Updated: Feb 9, 2020
I remember growing up firmly believing that food is medicine and that disease can be prevented and cured with a proper healthy organic diet. Although a healthy diet is one of the pillars to good health, I have grown and have personally experienced that it may not be the end all be all determination of health, and in thinking so, may cause harm.
I have always had an interest in nutrition. I went on my first official diet when I was in fifth grade, and on Halloween and Christmas, I would start new ones (seriously, I was crazy). Not to mention, during family dinner outings when everyone ordered burgers and fries, I ordered...turnip greens. I went from being a pescatarian to trying veganism and even raw veganism. I completed every diet and fad diet in between, including a ten-day water fast (almost passed out and ruined my digestive system, but I made it through). Google search after google search, food was either demonized or angelic. It was so ingrained in my mind that food will either save you or kill you, and it is up to us what we decide to put in our mouths.
This obsession with health and food destroyed my relationship with it, not to mention my body. It made me judgmental, hungry, miserable, and confused. Mealtime was so stressful, “Is this organic?”, “what if it has GMOs?”, “this has way too much sugar, I don’t want to get [insert chronic disease here]” were just some of the hundreds of thoughts that ran through my head when I was eating food that I did not prepare myself. Part of me felt superior to others because I felt like I knew something they didn’t: I knew of the perfect foods to eat.
I never knew that being "too healthy" could be problematic until I went to my first Food and Nutrition Conference and Expo hosted by the Academy of Nutrition and Dietetics, where I first learned about Orthorexia Nervosa (ON). ON is an unhealthy obsession with healthy eating that may cause preoccupation with food, stress, and anxiety around meals and/or unbalanced diets. This concept was so intriguing to me because it was different than anything I have heard or been taught, and to learn more I decided to do my thesis about it.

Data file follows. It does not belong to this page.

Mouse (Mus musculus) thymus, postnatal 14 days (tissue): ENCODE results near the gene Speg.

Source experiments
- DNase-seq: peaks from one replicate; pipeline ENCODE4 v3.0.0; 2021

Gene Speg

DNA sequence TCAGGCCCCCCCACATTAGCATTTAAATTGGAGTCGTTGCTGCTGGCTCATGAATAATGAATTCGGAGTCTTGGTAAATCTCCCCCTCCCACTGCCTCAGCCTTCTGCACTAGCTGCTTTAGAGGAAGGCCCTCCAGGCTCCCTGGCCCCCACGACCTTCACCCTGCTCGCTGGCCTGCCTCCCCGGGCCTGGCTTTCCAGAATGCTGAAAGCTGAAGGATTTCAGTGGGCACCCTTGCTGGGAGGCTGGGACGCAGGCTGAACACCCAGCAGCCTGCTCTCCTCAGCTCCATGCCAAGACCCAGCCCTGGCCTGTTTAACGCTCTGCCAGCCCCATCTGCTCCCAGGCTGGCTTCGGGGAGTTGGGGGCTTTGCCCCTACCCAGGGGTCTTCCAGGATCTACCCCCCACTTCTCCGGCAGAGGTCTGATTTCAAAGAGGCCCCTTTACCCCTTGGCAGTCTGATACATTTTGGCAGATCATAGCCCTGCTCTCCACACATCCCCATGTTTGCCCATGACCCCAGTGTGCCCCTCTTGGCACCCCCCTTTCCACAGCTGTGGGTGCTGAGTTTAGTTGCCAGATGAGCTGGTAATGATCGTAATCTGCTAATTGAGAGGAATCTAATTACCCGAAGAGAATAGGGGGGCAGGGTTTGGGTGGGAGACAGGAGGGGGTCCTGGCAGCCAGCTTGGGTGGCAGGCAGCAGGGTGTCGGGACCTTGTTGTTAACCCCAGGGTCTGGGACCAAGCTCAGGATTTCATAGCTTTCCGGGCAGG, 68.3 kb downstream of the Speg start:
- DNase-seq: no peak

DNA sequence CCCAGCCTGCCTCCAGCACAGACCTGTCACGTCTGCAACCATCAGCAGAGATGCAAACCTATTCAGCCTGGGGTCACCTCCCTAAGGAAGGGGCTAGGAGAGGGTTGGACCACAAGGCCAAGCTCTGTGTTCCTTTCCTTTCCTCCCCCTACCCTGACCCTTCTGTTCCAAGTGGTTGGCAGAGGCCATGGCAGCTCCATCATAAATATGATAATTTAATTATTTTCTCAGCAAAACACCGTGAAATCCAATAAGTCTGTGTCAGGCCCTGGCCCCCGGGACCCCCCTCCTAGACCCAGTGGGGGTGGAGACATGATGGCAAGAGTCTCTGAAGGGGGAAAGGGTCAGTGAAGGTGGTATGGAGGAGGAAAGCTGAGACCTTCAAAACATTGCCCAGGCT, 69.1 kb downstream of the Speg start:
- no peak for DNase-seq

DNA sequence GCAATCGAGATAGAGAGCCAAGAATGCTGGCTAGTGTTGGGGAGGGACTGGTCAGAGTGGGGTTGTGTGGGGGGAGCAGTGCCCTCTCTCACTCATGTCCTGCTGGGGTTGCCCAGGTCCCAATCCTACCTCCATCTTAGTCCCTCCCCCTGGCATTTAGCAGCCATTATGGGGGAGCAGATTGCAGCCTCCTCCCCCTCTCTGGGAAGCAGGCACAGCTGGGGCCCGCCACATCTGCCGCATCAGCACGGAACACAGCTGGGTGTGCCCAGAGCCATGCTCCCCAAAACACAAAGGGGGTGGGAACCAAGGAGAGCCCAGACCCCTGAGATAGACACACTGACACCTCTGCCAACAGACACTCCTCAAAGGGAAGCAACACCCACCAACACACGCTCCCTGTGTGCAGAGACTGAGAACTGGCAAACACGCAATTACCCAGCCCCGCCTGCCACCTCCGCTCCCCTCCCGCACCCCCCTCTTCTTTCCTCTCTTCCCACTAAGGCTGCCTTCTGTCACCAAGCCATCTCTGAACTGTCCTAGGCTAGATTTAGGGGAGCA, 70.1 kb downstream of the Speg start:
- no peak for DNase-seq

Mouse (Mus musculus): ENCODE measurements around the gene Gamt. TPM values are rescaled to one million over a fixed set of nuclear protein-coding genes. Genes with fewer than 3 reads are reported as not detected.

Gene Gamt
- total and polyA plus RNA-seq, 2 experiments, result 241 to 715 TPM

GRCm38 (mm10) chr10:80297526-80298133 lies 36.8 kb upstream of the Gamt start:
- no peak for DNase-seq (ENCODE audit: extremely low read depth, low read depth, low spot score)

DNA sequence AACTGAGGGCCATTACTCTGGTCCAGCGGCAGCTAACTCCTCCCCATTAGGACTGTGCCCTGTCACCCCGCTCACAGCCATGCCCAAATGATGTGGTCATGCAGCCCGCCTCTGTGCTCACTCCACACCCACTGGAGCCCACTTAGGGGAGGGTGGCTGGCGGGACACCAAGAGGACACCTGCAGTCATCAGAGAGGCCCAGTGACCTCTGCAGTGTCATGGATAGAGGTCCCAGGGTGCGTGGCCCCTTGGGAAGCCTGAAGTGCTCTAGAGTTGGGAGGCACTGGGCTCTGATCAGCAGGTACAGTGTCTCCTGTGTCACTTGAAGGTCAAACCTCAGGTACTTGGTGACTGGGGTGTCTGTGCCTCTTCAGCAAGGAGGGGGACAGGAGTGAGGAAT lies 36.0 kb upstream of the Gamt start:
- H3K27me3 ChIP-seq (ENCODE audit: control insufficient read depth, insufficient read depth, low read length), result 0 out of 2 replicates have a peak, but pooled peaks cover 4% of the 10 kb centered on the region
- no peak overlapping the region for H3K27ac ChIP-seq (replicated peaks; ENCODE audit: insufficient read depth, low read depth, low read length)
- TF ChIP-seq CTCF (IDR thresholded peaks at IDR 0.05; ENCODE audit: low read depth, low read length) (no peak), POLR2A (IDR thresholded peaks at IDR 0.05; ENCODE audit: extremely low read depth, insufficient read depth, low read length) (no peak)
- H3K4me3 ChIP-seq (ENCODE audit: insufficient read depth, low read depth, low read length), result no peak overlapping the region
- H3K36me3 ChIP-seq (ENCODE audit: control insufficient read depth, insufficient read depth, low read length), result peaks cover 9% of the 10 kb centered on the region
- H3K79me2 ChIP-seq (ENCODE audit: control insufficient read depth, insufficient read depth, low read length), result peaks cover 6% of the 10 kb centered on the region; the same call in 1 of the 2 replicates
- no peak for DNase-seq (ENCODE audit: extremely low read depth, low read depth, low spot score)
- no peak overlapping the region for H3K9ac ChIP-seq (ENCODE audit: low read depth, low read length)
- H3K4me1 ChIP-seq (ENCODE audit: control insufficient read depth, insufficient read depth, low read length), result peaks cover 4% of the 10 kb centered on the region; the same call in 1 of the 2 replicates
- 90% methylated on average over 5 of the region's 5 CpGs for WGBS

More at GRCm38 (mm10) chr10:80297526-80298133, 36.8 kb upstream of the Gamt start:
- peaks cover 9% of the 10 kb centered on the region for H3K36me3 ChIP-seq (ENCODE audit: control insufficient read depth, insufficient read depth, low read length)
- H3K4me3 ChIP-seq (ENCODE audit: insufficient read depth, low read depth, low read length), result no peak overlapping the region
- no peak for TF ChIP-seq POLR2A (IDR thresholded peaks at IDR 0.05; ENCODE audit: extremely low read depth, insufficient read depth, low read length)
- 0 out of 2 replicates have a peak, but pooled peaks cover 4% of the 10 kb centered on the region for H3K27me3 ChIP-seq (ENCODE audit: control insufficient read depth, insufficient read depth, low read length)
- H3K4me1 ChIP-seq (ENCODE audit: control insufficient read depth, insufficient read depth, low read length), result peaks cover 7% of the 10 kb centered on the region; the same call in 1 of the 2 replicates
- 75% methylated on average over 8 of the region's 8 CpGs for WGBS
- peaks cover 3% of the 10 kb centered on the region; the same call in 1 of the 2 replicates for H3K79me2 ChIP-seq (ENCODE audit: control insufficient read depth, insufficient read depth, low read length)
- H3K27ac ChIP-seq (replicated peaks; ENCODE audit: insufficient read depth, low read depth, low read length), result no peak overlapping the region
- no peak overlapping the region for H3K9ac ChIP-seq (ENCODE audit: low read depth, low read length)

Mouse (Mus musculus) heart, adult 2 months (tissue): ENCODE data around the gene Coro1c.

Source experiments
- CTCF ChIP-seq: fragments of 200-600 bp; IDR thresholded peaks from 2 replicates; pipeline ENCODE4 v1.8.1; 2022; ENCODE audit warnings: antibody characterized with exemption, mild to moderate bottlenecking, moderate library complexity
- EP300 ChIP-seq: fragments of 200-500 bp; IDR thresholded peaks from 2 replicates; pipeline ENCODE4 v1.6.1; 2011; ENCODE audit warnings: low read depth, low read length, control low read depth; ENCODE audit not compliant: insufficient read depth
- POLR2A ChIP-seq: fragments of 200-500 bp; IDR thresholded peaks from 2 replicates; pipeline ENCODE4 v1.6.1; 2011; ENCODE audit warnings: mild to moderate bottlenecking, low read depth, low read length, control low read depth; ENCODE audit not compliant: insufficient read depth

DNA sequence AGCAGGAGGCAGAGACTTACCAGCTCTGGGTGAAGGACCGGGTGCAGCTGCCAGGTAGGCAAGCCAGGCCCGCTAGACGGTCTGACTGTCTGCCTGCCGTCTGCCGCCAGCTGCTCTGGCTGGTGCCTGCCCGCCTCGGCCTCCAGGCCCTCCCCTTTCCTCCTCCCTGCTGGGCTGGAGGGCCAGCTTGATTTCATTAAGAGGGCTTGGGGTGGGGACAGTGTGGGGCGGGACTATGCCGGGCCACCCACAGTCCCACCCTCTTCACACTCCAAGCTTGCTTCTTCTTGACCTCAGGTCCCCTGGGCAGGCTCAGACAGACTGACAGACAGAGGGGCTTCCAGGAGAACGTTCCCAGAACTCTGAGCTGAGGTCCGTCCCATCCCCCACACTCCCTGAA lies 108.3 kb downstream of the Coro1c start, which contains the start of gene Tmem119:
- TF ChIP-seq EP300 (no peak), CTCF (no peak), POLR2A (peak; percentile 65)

My thesis looked at ON in dietetic students who were studying to become registered dietitians. I thought this group was particularly interesting because many of us are presumed to be the “food police,” and are judged for what we eat, and/or become interested in the field due to issues with food (guilty as charged). My thesis concluded that as dietetic students move through their program their risk of ON decreases, and that somehow by increasing knowledge about nutrition and how all of the food groups are necessary (#sorrynotsorry keto), perhaps reduces the risk of ON.
I will never discount that a healthy diet is not essential because it certainly is. It is one of the few things we can control in terms of our health, but it is not everything. If eating a perfectly healthy diet causes mental and physical stress or causes you to isolate yourself, it is not a healthy diet. It has taken me years to accept that one candy bar won’t give me diabetes and one apple won’t take the doctor away (it will make me feel super bloated and crampy #ibsproblems).
I hope that you find joy in food and remember health includes physical, mental, social, and spiritual aspects. Diet alone cannot grant health. Eating should not be stressful...food should not be stressful. I believe in a balanced approach where food can be fuel, celebration, and comfort. Food is so much more than health, and it is such an essential part of our life but should not consume our life in its entirety.
In health and happiness,